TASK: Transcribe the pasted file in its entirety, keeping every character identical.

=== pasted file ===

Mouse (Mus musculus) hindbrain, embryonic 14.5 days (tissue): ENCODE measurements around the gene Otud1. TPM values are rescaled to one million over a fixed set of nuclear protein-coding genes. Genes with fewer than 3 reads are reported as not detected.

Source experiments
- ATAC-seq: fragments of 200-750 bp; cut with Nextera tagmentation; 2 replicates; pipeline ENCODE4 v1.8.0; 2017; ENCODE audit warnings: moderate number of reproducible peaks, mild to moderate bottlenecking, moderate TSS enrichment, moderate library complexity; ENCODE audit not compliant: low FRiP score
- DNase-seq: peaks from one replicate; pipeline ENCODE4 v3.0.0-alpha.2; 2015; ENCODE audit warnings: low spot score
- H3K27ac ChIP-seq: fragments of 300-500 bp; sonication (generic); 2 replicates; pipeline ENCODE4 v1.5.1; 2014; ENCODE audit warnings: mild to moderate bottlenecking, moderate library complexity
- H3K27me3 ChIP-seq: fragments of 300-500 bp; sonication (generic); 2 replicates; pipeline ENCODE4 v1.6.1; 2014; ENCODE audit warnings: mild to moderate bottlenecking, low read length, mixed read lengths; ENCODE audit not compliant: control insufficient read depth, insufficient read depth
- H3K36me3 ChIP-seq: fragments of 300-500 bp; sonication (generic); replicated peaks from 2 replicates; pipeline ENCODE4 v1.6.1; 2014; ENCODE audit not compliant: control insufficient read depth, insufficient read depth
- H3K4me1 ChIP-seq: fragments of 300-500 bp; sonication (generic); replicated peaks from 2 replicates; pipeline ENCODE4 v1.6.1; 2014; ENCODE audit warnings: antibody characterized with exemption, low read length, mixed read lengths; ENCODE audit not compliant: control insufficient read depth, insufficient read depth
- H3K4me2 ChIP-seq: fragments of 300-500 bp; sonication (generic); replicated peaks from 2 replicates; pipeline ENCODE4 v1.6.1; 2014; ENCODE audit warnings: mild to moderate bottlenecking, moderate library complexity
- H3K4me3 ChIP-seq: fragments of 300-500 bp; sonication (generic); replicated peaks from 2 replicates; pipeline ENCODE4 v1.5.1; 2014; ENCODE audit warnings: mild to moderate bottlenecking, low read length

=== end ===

Mouse (Mus musculus) hindbrain, embryonic 14.5 days (tissue): ENCODE measurements around the gene Otud1. TPM values are rescaled to one million over a fixed set of nuclear protein-coding genes. Genes with fewer than 3 reads are reported as not detected.

Source experiments
- ATAC-seq: fragments of 200-750 bp; cut with Nextera tagmentation; 2 replicates; pipeline ENCODE4 v1.8.0; 2017; ENCODE audit warnings: moderate number of reproducible peaks, mild to moderate bottlenecking, moderate TSS enrichment, moderate library complexity; ENCODE audit not compliant: low FRiP score
- DNase-seq: peaks from one replicate; pipeline ENCODE4 v3.0.0-alpha.2; 2015; ENCODE audit warnings: low spot score
- H3K27ac ChIP-seq: fragments of 300-500 bp; sonication (generic); 2 replicates; pipeline ENCODE4 v1.5.1; 2014; ENCODE audit warnings: mild to moderate bottlenecking, moderate library complexity
- H3K27me3 ChIP-seq: fragments of 300-500 bp; sonication (generic); 2 replicates; pipeline ENCODE4 v1.6.1; 2014; ENCODE audit warnings: mild to moderate bottlenecking, low read length, mixed read lengths; ENCODE audit not compliant: control insufficient read depth, insufficient read depth
- H3K36me3 ChIP-seq: fragments of 300-500 bp; sonication (generic); replicated peaks from 2 replicates; pipeline ENCODE4 v1.6.1; 2014; ENCODE audit not compliant: control insufficient read depth, insufficient read depth
- H3K4me1 ChIP-seq: fragments of 300-500 bp; sonication (generic); replicated peaks from 2 replicates; pipeline ENCODE4 v1.6.1; 2014; ENCODE audit warnings: antibody characterized with exemption, low read length, mixed read lengths; ENCODE audit not compliant: control insufficient read depth, insufficient read depth
- H3K4me2 ChIP-seq: fragments of 300-500 bp; sonication (generic); replicated peaks from 2 replicates; pipeline ENCODE4 v1.6.1; 2014; ENCODE audit warnings: mild to moderate bottlenecking, moderate library complexity
- H3K4me3 ChIP-seq: fragments of 300-500 bp; sonication (generic); replicated peaks from 2 replicates; pipeline ENCODE4 v1.5.1; 2014; ENCODE audit warnings: mild to moderate bottlenecking, low read length